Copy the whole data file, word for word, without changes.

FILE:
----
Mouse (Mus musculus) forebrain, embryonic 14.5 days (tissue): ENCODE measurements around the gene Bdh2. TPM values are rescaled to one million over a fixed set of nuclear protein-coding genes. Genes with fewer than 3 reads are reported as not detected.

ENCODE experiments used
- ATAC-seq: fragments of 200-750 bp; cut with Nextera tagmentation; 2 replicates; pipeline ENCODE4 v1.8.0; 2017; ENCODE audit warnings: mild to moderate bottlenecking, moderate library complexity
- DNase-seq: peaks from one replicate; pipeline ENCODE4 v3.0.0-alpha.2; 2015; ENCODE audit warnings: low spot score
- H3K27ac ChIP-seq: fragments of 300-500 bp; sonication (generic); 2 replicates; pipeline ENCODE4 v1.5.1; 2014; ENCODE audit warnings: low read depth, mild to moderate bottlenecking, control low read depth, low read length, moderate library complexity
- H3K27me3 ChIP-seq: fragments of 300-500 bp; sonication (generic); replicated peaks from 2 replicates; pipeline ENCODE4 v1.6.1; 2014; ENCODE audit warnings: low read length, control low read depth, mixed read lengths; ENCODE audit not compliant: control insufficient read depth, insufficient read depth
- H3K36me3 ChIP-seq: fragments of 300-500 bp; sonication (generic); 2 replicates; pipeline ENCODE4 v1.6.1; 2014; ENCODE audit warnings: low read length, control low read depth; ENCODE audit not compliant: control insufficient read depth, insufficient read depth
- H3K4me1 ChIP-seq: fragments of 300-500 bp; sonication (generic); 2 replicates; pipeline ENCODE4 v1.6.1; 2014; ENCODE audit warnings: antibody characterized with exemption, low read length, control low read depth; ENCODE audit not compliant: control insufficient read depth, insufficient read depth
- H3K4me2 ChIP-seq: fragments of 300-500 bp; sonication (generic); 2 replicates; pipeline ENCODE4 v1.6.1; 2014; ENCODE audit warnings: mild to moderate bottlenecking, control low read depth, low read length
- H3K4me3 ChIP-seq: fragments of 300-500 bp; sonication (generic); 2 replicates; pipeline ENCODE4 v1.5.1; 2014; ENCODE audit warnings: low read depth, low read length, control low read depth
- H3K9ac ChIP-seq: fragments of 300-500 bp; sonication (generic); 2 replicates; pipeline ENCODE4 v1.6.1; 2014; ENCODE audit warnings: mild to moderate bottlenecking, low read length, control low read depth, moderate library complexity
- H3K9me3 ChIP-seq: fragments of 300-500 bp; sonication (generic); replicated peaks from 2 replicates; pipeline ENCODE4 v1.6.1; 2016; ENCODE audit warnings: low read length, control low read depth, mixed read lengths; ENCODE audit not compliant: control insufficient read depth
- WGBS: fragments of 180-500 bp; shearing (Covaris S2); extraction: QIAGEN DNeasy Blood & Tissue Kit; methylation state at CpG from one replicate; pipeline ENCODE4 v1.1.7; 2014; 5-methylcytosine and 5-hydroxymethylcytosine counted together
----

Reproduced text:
Mouse (Mus musculus) forebrain, embryonic 14.5 days (tissue): ENCODE measurements around the gene Bdh2. TPM values are rescaled to one million over a fixed set of nuclear protein-coding genes. Genes with fewer than 3 reads are reported as not detected.

ENCODE experiments used
- ATAC-seq: fragments of 200-750 bp; cut with Nextera tagmentation; 2 replicates; pipeline ENCODE4 v1.8.0; 2017; ENCODE audit warnings: mild to moderate bottlenecking, moderate library complexity
- DNase-seq: peaks from one replicate; pipeline ENCODE4 v3.0.0-alpha.2; 2015; ENCODE audit warnings: low spot score
- H3K27ac ChIP-seq: fragments of 300-500 bp; sonication (generic); 2 replicates; pipeline ENCODE4 v1.5.1; 2014; ENCODE audit warnings: low read depth, mild to moderate bottlenecking, control low read depth, low read length, moderate library complexity
- H3K27me3 ChIP-seq: fragments of 300-500 bp; sonication (generic); replicated peaks from 2 replicates; pipeline ENCODE4 v1.6.1; 2014; ENCODE audit warnings: low read length, control low read depth, mixed read lengths; ENCODE audit not compliant: control insufficient read depth, insufficient read depth
- H3K36me3 ChIP-seq: fragments of 300-500 bp; sonication (generic); 2 replicates; pipeline ENCODE4 v1.6.1; 2014; ENCODE audit warnings: low read length, control low read depth; ENCODE audit not compliant: control insufficient read depth, insufficient read depth
- H3K4me1 ChIP-seq: fragments of 300-500 bp; sonication (generic); 2 replicates; pipeline ENCODE4 v1.6.1; 2014; ENCODE audit warnings: antibody characterized with exemption, low read length, control low read depth; ENCODE audit not compliant: control insufficient read depth, insufficient read depth
- H3K4me2 ChIP-seq: fragments of 300-500 bp; sonication (generic); 2 replicates; pipeline ENCODE4 v1.6.1; 2014; ENCODE audit warnings: mild to moderate bottlenecking, control low read depth, low read length
- H3K4me3 ChIP-seq: fragments of 300-500 bp; sonication (generic); 2 replicates; pipeline ENCODE4 v1.5.1; 2014; ENCODE audit warnings: low read depth, low read length, control low read depth
- H3K9ac ChIP-seq: fragments of 300-500 bp; sonication (generic); 2 replicates; pipeline ENCODE4 v1.6.1; 2014; ENCODE audit warnings: mild to moderate bottlenecking, low read length, control low read depth, moderate library complexity
- H3K9me3 ChIP-seq: fragments of 300-500 bp; sonication (generic); replicated peaks from 2 replicates; pipeline ENCODE4 v1.6.1; 2016; ENCODE audit warnings: low read length, control low read depth, mixed read lengths; ENCODE audit not compliant: control insufficient read depth
- WGBS: fragments of 180-500 bp; shearing (Covaris S2); extraction: QIAGEN DNeasy Blood & Tissue Kit; methylation state at CpG from one replicate; pipeline ENCODE4 v1.1.7; 2014; 5-methylcytosine and 5-hydroxymethylcytosine counted together